not upheld. In general, education has been shown to have some impact on nurses’ attitudes [31] [32]. Our nurses’
attitudes were already positive at baseline and this may be one reason why no statistically significant change
occurred. Perhaps only a very potent training course would have the capacity to achieve a statistically significant
change. On the other hand, reviews of the impacts of e-learning indicate that e-learning is not superior to tradi-
tional learning method when educating health care professionals [15] [33].
Change in attitudes is slow [34]. Thus, our study’s nine-month time span may have been too short to internal-
ize the new attitude. Moreover, the nurses in our study did not choose to attend the course because all nurses on
the intervention wards were expected to take part in it which may have affected some nurses’ motivation to
study in the course and further to their learning outcomes. However, although the course was obligatory based
on directors’ decisions, the participation into the study was voluntary.
The lack of attitude change may also have been an expression of the inadequacy of the e-learning course. The
e-learning course may be itself a rather new method. The use of eLearning may provoke ambivalence, negative
perceptions [35] and some resistance [36]. This may be especially true in psychiatry, where information tech-
nologies are not yet as common as in other sectors [37]. Moreover, it has been argued that education alone is in-
sufficient to change nurses’ attitudes, especially in acute inpatient facilities [38] [39]. Thus it seems that eP-
sychNurse.Net alone is not enough to endure changes in staff attitudes but simultaneous use of other interven-
tions is required.
Other research on this ePsychNurse.Net course found that the participating nurses would recommend it to
other nurses. Moreover, they reported that knowledge gained during the course was transferrable to daily practice
Table 1. Impact of ePsychNurse.Net on nurses’ attitudes towards mental illness.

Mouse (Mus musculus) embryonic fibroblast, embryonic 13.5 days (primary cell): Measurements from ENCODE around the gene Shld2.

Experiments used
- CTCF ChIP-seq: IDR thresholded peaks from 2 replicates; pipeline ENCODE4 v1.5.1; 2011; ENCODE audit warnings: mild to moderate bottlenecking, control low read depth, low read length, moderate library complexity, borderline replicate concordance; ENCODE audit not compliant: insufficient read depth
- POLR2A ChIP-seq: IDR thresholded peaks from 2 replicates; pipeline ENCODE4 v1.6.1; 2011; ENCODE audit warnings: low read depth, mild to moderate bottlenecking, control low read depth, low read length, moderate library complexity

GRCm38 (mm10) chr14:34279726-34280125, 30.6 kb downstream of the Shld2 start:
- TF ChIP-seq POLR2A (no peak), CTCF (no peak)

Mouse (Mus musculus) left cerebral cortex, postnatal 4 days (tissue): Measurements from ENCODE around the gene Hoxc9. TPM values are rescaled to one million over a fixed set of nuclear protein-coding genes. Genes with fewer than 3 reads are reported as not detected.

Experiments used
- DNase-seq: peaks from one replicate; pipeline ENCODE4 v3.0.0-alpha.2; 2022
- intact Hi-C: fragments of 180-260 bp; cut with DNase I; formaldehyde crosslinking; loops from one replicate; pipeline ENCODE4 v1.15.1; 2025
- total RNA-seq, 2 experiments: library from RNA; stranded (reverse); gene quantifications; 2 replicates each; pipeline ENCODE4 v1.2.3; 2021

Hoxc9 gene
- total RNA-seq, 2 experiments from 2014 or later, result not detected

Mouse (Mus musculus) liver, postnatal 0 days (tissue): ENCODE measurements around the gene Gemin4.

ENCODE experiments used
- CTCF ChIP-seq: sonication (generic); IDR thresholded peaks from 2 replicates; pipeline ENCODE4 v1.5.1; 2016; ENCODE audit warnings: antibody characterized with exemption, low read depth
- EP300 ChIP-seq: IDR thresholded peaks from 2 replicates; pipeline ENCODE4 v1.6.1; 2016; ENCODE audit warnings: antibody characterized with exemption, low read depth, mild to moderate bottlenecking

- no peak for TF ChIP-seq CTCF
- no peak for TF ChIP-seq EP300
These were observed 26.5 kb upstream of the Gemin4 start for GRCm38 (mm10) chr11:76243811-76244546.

Baseline 3 months 9 months
Intervention
group
(n = 107)
mean (SD)
Control
group
(n = 87)
mean (SD)
p
Intervention
group
(n = 97)
mean (SD)
Control
group
(n = 75)
mean (SD)
p
Change
baseline to
3-months
p
Intervention
group
(n = 78)
mean (SD)
Control
group
(n = 75)
mean (SD)
p
Change
baseline to
9-months
p
Authoritarianism
2.19
(0.42)
2.08
(0.39)
0.055
2.20
(0.42)
2.08
(0.39)
0.113 0.717
2.18
(0.46)
2.11
(0.43)
0.348 0.850
Benevolence
3.94
(0.36)
3.96
(0.36)
0.595
3.89
(0.36)
3.94
(0.36)
0.370 0.577
3.92
(0.38)
3.94
(0.39)
0.716 0.361
Social
restrictiveness
2.05
(0.47)
1.91
(0.45)
0.040
2.08
(0.46)
1.97
(0.51)
0.131 0.887
2.08
(0.52)
1.95
(0.50)
0.113 0.753
Community
mental
health ideology
3.69
(0.59)
3.77
(0.53)
0.318
3.66
(0.61)
3.78
(0.60)
0.194 1.000
3.66
(0.66)
3.77
(0.61)
0.277 0.952
A. Pitkänen et al.
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and that the course gave them useful ideas for developing their daily work [18]. In future, in light of our results if
the object is to improve the nurses attitudes towards mental illness, these different aspects should be focused on
more comprehensively in the course. This is important since stigmatization of mental illness is a global problem
[5], including psychiatric health care settings [10]. It is also important to note that professionals may be the per-
petuators of stigma towards mental illness [10]. Educational interventions are important since although direct